Hong Kong looks set to retain its crown as the world's biggest IPO market for the third year in a row, pipping New York, but analysts warn of a tough 2012 as market volatility continues.
The southern Chinese city overtook New York in 2009 to become the top venue for new listings, as a slew of companies turned to the Asian financial hub in a bid to tap mainland China's explosive growth and cash-rich investors.
Despite a choppy year, exacerbated by the eurozone debt crisis that saw some firms shelve or downsize their initial public offerings, Hong Kong is likely to hold its top spot in 2011, according to latest industry data.
The Hong Kong stock exchange raised some US$36 billion through new listings as of December 29, against $31.4 billion raised in New York, according to data provider Dealogic, which tracks IPOs in major markets.
London took the third spot with $18.1 billion, while companies raised a combined $42.4 billion in China's Shanghai and Shenzhen bourses.
Final official figures on IPOs, which are issued by the World Federation of Exchanges, are expected in the next few weeks.
It was a bumper 2011 for Hong Kong, with big-name IPOs from Italian luxury fashion house Prada, US handbag maker Coach, luggage-maker Samsonite, and Swiss commodities giant Glencore, which made the year's biggest share sale.
More was to come with Chow Tai Fook Jewellery Co., the world's largest jewellery chain, making its $2.0 billion debut, while shares in local second-hand handbag retailer Milan Station were more than 2,000 times oversubscribed.
Yet despite the deluge of stock debuts, the funds raised fell nearly 47 per cent below 2010's $67.9 billion harvest, according to Dealogic.
Worse still, analysts say the knock-on effect of wider global economic problems has since ground down the value of the new shares issued.
"Overall the economy is doing poorly due to the euro debt crisis and the US economy, so the Hong Kong market and investor sentiment has also been affected," said Philip Mok, research analyst at Hong Kong's Phillip Securities.
"Most of the IPOs only did well in their first few days of trading and are now trading below their IPO price," he added.
Milan Station ended the year's trading on Friday closing down 0.75 per cent at HK$1.33 ($0.17), compared to its HK$1.67 IPO price. Prada closed at HK$35.15, also well below its HK$39.50 offering price.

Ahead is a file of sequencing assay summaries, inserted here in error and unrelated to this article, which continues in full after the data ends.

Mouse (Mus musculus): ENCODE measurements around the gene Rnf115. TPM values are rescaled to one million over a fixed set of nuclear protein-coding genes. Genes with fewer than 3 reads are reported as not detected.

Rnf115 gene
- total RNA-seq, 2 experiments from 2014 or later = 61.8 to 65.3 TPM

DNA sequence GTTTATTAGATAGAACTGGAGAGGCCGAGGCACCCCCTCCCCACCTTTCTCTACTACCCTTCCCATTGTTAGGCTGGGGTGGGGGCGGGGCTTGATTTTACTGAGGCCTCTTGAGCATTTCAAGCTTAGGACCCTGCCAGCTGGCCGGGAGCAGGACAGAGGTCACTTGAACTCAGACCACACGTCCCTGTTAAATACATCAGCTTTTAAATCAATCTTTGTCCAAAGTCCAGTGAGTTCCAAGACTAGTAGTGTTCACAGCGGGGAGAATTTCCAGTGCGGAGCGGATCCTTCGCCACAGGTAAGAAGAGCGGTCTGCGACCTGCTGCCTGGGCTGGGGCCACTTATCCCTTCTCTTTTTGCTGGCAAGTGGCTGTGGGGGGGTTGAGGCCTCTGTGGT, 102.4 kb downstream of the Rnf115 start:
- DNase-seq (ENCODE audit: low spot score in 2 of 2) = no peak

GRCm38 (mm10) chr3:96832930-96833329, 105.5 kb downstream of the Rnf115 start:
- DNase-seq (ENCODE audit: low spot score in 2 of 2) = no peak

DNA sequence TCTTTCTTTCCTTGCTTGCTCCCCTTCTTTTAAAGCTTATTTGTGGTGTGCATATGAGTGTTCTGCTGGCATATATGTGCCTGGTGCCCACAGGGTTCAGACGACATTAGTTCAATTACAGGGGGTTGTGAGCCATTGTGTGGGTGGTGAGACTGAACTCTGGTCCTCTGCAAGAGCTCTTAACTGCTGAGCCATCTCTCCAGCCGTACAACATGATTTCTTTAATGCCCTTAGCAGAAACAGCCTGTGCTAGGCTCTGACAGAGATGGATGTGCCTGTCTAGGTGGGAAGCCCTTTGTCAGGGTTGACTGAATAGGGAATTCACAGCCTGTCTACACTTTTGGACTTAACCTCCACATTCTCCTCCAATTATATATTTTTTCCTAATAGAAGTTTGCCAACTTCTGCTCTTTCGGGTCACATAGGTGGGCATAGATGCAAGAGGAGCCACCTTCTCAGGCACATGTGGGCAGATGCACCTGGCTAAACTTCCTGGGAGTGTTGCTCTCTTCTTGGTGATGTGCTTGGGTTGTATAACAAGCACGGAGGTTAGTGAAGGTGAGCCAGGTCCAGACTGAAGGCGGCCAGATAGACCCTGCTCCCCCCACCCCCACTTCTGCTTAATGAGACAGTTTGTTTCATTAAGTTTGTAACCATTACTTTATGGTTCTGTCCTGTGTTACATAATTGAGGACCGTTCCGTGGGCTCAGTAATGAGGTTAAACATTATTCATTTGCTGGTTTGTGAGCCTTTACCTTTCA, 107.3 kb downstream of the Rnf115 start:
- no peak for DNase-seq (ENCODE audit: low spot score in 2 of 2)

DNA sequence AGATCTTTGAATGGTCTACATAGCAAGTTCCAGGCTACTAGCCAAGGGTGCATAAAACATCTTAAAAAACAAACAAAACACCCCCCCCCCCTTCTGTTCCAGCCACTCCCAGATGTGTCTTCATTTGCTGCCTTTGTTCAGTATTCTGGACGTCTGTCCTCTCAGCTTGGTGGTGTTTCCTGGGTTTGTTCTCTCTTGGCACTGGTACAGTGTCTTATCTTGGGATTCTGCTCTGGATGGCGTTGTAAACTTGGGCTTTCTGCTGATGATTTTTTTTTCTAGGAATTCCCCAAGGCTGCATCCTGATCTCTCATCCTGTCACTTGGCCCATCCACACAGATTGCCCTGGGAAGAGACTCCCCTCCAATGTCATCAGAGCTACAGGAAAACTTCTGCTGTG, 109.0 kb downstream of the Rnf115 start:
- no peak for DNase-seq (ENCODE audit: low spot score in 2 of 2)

The Hang Seng Index fell 20 per cent over the year.
Analysts say the gap between 2011 and the previous year may not be as stark as it seems, as share sales by Asian insurer AIA and Agricultural Bank of China, raising a combined $42.6 billion, skewed the 2010 figures.
Hong Kong's attraction as an IPO destination can largely be traced to Beijing's move to privatise some state-owned enterprises, although many were laden with crippling debt and questionable balance sheets.
"The larger companies in China have mostly listed and we are now seeing the second wave of mid-tier companies seeking to list," said analyst Arjan van Veen of Credit Suisse, on the shrinking funds seen in 2011.
Firms that shelved plans to list in Hong Kong include Shanghai-listed China Everbright Bank, which was aiming to raise up to $6 billion, and Australian miner Resourcehouse, which planned to raise $3.6 billion.
"It will be tough for Hong Kong in terms of IPO fundraising at the moment since the global economy is not so satisfactory," said Timothy Li, senior research analyst at investment bank Core Pacific-Yamaichi International.
Fears over a slowdown in China, threatened by the eurozone turmoil that could drag the global economy back into crisis, may also quell the appetite for IPOs.
"The market sentiment in China and in Hong Kong... may affect the amount of fundraising and therefore some companies will think twice before deciding on listing here (in Hong Kong)," Li added.
But the Hong Kong bourse, which said it has a "good chance" to remain top of IPO table, downplayed fears over its attractiveness for new listings.
"Regardless of its ranking, the most important thing is Hong Kong has established itself as one of the world's leading capital formation centres," a spokesman said.
Phillip Securities' Mok is optimistic for the coming year, citing several new Hong Kong listings said to be in the pipeline, including "Angry Birds" maker Rovio and London-based jeweller Graff Diamonds.
"The China economy is likely to do better than the US in the coming year. This isn't the end yet for the story of China.
"Surely there will be big challenges but I still have faith in Hong Kong," he said.